My Dog almost died after having a stone bladder surgery. 4-5 weeks post op I kept telling the vet the dog was not healing. He would urinate every 10-30 mins. Sometimes 4-6 times in an hour. 10 visits to the vet–no results. The vet never ordered an Ultrasound to see the condition of the baldder. Finally I went for a 2nd opinion and that vet sent us to a specialist who did an ultrasound and did emergency surfery. They removed part of the rotted bladder. Had to biopsy the liver and kidney to make sure the STAPH had not spread. The ER place told me if I had waited another week, the dog would had not made it! His orginal vet is totally inept! Kept telling us everything is fine! Or send new antibiotics. What happened was during the stitching, he left a pocket like where the staph bacteria incubated and no antibiotic could get to it. My poor dog!!! I feel bad I listened to his vet: “it takes time to heal”. WARNING: You dog should be healed-improved within 2 weeks post-op! If not then take him/her to another vet for an ultrasound!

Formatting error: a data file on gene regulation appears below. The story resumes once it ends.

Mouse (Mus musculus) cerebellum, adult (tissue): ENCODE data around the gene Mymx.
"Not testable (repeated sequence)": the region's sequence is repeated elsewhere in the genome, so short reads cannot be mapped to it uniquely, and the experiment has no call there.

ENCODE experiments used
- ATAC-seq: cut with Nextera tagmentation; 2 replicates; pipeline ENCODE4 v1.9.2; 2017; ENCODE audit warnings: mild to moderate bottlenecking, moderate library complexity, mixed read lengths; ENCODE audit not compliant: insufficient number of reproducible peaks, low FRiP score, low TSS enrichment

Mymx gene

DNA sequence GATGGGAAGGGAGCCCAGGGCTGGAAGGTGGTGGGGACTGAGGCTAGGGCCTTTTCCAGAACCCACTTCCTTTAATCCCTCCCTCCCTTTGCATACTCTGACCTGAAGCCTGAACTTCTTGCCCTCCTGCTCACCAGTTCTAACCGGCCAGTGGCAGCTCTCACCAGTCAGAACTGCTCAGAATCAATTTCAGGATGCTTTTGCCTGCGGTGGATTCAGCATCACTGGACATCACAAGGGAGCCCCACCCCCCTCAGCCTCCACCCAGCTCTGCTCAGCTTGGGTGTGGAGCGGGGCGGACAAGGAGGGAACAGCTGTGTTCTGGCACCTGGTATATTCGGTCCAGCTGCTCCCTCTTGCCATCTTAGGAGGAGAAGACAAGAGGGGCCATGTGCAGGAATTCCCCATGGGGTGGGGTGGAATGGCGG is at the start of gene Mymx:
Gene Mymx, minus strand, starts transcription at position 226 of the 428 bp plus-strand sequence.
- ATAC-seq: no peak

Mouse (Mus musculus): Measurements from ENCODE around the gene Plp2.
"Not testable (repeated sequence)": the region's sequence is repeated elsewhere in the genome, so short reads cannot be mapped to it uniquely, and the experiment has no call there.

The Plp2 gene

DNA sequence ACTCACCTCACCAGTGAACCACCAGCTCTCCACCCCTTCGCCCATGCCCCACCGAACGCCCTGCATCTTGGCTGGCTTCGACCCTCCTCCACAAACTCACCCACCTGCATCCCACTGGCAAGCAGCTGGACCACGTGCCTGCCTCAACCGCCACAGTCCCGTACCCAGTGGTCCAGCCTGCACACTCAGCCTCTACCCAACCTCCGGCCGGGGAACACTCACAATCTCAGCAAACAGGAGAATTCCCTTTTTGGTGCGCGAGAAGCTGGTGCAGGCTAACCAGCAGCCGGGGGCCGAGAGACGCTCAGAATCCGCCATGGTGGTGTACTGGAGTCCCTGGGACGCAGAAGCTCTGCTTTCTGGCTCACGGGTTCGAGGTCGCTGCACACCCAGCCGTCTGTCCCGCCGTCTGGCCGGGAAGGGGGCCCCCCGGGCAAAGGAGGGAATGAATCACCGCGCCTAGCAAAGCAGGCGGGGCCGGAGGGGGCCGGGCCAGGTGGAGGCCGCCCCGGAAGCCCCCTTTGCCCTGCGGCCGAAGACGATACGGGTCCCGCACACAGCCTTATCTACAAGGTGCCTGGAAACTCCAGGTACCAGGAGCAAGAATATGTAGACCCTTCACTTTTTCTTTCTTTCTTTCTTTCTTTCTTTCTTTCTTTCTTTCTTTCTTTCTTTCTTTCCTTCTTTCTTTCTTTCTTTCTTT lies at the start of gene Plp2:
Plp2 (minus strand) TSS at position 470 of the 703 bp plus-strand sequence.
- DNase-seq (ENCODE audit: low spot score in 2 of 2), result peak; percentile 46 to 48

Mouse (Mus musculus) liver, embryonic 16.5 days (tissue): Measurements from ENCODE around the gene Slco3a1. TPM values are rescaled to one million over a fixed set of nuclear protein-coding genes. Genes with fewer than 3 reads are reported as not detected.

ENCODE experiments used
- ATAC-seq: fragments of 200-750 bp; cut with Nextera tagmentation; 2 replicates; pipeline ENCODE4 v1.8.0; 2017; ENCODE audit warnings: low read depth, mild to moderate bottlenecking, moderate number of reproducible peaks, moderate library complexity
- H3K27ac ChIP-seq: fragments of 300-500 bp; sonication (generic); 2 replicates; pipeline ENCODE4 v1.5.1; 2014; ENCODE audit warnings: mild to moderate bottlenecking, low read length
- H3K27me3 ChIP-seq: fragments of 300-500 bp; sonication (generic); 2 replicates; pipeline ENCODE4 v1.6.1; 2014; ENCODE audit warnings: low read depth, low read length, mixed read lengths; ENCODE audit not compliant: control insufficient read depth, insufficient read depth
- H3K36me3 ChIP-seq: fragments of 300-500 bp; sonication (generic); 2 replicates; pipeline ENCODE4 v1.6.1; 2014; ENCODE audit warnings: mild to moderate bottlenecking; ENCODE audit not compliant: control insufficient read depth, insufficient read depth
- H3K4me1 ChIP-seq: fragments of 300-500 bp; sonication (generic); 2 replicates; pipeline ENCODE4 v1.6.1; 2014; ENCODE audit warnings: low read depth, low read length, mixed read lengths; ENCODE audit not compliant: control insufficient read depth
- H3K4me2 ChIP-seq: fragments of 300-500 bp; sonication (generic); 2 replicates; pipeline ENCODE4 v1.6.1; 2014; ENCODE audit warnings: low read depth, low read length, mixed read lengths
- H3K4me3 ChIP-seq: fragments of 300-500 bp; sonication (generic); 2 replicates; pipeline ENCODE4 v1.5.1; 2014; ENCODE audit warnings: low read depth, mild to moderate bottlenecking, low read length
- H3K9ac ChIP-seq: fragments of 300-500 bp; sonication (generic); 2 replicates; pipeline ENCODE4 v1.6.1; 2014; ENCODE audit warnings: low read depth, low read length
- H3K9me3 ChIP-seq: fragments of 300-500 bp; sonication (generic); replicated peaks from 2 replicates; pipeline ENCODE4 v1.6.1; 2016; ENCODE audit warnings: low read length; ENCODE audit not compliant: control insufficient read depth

• helga says:

    Oscar, it is most unfortunate that you and your dog had to experience that! I truly feel for you! It can be very dangerous when a dog contracts a staph infection from surgical intervention. I am glad you realized the dog should have been progressing better at the time and sought additional opinions. My own dog exhibited signs of something not right in the healing process, but most are unaware of the signs of a staph infection and they may not go to the vet and question what is happening. Much of it can be written off as a pain reaction, the edema from lack of use, etc. We all need to be very aware of our dog’s healing after surgery and know that infections are possible, and some dogs are natural carriers of staph, and we need to be diligent of their care. They depend on us. If your dog has had surgery for any reason, improvement should begin within two weeks, and watch for signs of anything else. I am glad you persisted and sought the help needed. Thank you for sharing!

  • Cammy says:

    Help!! Our 7 year old beagle had a fast growing benign tumor in his front arm pit….it was removed but was bigger than expected because it was under muscles. He has a 6inch incision! It’s been 10weeks and incision started bleeding and pus….sent out blood and pus and came back as staff infection….he is now on trimethoprim 480mg….

  • helga says:

    Hi Cammy,